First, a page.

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Managing Distributed Asterisk Configuration and NoSQL Database

by Pascal Deschenes on March 25th, 2012
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In my quest of getting out of the configuration spaghetti hell, I’ve previously suggest to use a new configuration layout and some helper scripts to load configuration on-demand through #exec instruction. While this alternative is interesting, it lacks in terms of environment distribution where a cluster of Asterisk platforms needs to share configuration or at least a central configuration repository. While a tiny few DB backed configuration technique exist (Asterisk RealTime for instance), I feel its time to have something new, fresh, and obviously more versatile :-)

CouchDB to the rescue

First of, what is couchdb, directly from the website:

  • A document database server, accessible via a RESTful JSON API.
  • Ad-hoc and schema-free with a flat address space.
  • Distributed, featuring robust, incremental replication with bi-directional conflict detection and management.
  • Query-able and index-able, featuring a table oriented reporting engine that uses JavaScript as a query language.


From our perspective, the benefits of this NoSQL DB can be highlighted as follow:

  • Query support from command line through cURL.
  • Automatic replication
  • Revision history
  • Flexible schema



A document is basically a row in SQL terms. Unlike SQL database, documents are schemaless and can contain any arbitrary data, which means that a document can be augmented (or new field added) without any (or major) impact. Our Asterisk configuration would use the following kind of document:
  "section": "general",
  "content": {
    "port": "5038",
    "enable": "yes"
  "module": "manager",
  "hostname": "casablanca"
This document defines a hostname, module, section, along with the section content itself as a key-value object hash.


Views on the other hand are essentially a way to represent the raw data/document through MapReduce functions, against which queries can be performed. In the SQL world, a view could be mapped to a table view. In our specific case, the following view (config) can be used to get documents based on the configuration module:
"views": {
  "config": {
    "map": "function(doc) {\n if (doc.section && doc.module) {\n emit(doc.module, doc);\n }\n}"
Without going into much details, instead of emitting just the doc.module, we could emit a [doc.hostname, doc.module] array, allowing us to get the config for a specific cluster host.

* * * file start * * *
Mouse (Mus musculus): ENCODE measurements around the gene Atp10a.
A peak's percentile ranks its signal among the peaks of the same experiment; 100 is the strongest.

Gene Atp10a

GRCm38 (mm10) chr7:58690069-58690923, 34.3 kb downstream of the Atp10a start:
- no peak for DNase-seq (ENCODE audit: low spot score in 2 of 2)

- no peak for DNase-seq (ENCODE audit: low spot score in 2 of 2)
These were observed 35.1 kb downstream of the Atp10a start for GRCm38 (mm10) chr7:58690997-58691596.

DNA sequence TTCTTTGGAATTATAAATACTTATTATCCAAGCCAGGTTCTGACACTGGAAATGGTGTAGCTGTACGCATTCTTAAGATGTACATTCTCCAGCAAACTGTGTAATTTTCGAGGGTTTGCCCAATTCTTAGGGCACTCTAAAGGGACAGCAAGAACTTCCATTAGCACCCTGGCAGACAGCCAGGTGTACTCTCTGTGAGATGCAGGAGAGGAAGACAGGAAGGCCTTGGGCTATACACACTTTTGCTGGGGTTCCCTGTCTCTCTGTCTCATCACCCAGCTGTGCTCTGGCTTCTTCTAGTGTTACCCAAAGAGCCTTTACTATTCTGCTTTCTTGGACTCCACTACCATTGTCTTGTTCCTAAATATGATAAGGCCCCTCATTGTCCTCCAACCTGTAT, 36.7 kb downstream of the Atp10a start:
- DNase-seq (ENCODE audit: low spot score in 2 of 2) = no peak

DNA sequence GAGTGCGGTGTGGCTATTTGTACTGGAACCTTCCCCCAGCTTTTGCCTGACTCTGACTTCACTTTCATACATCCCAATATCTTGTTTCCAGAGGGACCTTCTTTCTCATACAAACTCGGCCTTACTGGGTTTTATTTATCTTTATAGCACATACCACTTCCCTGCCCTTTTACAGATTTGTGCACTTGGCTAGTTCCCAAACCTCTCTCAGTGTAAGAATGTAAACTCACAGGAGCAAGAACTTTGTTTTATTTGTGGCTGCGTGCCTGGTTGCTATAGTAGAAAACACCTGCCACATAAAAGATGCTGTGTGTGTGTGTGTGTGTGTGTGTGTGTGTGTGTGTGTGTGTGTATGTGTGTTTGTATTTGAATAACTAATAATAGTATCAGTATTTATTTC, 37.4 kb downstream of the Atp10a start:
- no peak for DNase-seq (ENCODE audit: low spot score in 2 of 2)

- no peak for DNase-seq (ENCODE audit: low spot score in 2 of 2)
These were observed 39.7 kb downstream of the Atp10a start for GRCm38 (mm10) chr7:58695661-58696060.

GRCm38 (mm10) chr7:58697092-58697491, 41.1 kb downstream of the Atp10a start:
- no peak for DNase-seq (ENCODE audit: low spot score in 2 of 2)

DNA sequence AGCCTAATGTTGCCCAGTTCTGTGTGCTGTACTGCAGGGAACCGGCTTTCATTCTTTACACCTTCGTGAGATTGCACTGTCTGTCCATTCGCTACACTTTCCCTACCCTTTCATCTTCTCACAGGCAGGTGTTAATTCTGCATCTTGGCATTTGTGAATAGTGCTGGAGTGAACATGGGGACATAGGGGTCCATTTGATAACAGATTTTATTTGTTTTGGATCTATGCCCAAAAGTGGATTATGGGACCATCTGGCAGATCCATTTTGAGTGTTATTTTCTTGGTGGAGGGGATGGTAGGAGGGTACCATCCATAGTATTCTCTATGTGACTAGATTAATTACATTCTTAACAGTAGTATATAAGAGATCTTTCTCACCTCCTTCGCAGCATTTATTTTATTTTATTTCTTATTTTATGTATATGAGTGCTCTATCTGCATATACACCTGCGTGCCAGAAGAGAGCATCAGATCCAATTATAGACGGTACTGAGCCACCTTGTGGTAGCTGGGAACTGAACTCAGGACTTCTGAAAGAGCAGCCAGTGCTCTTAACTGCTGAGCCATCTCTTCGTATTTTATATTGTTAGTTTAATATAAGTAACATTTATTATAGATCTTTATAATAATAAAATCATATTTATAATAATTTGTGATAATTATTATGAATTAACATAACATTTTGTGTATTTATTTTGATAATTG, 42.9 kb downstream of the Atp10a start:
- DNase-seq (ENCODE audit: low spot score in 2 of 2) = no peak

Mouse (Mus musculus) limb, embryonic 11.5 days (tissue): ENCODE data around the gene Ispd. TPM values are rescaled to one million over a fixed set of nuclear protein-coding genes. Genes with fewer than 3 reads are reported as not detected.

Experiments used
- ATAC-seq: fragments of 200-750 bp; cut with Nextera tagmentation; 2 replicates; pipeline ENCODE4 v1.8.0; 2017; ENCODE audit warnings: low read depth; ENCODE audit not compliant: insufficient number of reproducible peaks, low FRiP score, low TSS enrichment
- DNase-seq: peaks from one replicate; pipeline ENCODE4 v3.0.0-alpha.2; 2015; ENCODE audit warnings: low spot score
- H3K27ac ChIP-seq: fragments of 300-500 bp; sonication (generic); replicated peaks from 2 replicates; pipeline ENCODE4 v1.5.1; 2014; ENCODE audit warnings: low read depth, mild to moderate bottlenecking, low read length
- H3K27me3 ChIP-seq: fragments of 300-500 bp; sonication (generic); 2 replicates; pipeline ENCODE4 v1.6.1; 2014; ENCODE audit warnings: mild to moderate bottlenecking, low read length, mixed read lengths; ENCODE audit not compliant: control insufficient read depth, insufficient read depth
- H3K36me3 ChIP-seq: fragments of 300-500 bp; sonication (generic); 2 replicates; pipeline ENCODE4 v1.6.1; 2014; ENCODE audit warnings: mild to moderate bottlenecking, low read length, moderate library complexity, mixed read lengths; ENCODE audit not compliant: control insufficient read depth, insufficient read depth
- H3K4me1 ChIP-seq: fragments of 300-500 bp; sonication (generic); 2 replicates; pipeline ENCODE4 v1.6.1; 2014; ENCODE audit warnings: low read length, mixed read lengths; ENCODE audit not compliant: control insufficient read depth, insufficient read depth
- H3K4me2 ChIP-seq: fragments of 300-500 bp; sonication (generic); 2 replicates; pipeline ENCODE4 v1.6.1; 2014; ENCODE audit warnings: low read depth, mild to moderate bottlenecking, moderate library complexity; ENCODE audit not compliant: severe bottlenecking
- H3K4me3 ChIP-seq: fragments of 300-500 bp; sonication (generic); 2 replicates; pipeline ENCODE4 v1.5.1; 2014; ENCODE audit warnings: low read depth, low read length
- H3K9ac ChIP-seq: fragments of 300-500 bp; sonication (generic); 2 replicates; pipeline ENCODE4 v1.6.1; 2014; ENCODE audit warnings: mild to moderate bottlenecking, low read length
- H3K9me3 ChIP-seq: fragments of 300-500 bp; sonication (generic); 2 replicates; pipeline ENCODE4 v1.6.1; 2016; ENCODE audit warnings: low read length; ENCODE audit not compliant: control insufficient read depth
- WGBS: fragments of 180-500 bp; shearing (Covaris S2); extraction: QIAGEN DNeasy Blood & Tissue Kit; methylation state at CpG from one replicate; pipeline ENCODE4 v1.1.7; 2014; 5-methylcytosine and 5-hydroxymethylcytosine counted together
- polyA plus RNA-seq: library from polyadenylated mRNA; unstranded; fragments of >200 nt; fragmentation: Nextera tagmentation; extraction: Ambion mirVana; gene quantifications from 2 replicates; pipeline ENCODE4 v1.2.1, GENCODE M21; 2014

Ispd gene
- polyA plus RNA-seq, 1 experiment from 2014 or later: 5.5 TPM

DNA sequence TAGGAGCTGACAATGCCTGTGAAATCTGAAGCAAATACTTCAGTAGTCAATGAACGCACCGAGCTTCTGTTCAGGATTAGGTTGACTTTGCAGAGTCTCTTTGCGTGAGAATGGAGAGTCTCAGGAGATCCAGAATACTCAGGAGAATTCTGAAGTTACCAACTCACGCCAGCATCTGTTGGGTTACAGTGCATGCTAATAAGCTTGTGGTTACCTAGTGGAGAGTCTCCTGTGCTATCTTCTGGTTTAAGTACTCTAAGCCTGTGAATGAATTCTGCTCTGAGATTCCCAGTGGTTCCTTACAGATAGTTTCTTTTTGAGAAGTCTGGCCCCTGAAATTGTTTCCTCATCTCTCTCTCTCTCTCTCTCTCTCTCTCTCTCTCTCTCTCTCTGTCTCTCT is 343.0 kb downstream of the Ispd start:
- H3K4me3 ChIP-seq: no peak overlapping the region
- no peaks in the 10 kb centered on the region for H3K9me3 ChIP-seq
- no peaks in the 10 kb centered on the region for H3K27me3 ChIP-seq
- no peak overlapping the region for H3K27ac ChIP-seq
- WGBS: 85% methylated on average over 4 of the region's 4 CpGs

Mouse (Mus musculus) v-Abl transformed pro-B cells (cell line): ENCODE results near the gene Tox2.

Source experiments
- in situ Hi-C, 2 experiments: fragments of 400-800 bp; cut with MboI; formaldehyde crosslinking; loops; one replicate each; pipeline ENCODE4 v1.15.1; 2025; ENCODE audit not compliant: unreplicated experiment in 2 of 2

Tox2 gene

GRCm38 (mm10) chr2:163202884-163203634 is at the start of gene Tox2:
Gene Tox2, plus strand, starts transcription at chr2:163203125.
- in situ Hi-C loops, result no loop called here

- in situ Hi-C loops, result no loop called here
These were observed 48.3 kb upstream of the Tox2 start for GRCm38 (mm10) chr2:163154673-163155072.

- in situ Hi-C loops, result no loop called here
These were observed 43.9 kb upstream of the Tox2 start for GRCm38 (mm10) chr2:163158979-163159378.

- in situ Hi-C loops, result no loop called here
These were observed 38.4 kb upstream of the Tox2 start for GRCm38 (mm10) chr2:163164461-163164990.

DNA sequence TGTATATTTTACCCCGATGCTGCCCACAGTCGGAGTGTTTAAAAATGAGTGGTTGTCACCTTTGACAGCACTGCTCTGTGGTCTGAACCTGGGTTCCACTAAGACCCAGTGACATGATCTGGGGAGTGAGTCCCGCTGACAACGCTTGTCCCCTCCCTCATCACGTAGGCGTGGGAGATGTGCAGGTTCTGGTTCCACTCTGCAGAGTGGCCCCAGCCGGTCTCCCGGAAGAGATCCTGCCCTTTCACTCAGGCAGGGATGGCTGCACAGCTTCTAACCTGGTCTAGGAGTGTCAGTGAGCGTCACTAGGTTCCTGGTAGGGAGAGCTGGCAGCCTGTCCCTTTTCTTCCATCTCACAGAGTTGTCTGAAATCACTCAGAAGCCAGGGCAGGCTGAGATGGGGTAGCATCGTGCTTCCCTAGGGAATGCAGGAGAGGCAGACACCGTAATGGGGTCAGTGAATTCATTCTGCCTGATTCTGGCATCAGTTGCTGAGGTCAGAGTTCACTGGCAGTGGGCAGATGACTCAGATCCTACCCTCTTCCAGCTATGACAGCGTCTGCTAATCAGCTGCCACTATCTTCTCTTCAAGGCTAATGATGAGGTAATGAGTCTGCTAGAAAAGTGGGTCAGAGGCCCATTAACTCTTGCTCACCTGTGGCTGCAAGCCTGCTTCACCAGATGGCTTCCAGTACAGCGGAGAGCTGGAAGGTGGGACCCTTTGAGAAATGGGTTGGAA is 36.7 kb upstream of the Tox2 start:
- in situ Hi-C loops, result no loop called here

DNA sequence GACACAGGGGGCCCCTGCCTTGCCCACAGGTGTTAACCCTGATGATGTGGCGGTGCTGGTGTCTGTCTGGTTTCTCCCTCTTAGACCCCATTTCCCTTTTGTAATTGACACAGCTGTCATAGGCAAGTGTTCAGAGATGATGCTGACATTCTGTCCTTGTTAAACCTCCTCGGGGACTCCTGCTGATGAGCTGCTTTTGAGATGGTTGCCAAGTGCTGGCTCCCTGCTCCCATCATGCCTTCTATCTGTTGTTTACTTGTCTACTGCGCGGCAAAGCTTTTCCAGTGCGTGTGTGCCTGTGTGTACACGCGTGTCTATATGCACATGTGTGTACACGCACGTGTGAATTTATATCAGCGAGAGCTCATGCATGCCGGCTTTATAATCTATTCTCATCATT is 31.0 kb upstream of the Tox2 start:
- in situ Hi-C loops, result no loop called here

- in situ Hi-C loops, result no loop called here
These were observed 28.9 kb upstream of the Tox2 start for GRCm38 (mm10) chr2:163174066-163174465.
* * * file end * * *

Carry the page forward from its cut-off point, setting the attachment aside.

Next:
List functions

Now comes the nice part. It’s one thing to get a JSON document out of a view query, but we need output in the asterisk configuration form. List function allows just that, typically used to return XML or HTML version of a given result. It can also be used to return text/plain content type. Great! Here is what we have:

    "lists": {
      "section": "function(head, req) {
        var row;\n
        'headers': {
          'Content-Type': 'text/html'
        while(row = getRow()) {
          var content = '[' + row.value.section + ']\\n';
          var items = row.value.content;
          for (var key in items) {
            content += key+'='+items[key] + '\\n';

This list function basically iterates over a view, and creates the section content based on the key-value pairs from the content object hash.

PUTting it all together

Then we can PUT our config and _design documents to the DB.

for I in `doc/*.json` ; do
  uuid=`curl ''`
  curl -X PUT -v -d @$I '${uuid}'
curl -X PUT -v --data-binary @config-design.json ''

Now we can query the list function for a specific hostname and module name through the following:

curl '\["casablanca","manager"\]'


Nice! Now, within the associated manager.conf file, simply perform the #exec command as follow:

#exec manager

Where script could be as follow

curl '\["{$hostname}","$module"\]'

More to Come

Using CouchDB and this little list function trick open doors for a few more novelties:

* Config can be easily changed dynamically through any programming language supporting web requests. (Reload still need to be issued through Manager API though).

* A web dashboard could be explored to offer a nice and clean configuration management tool.

* Configuration could be distributed within infrastructure.

* Backup is only a matter of either replicating the config to some other node or copy the database file.

* Authentication is provided out of the box within couchdb itself.

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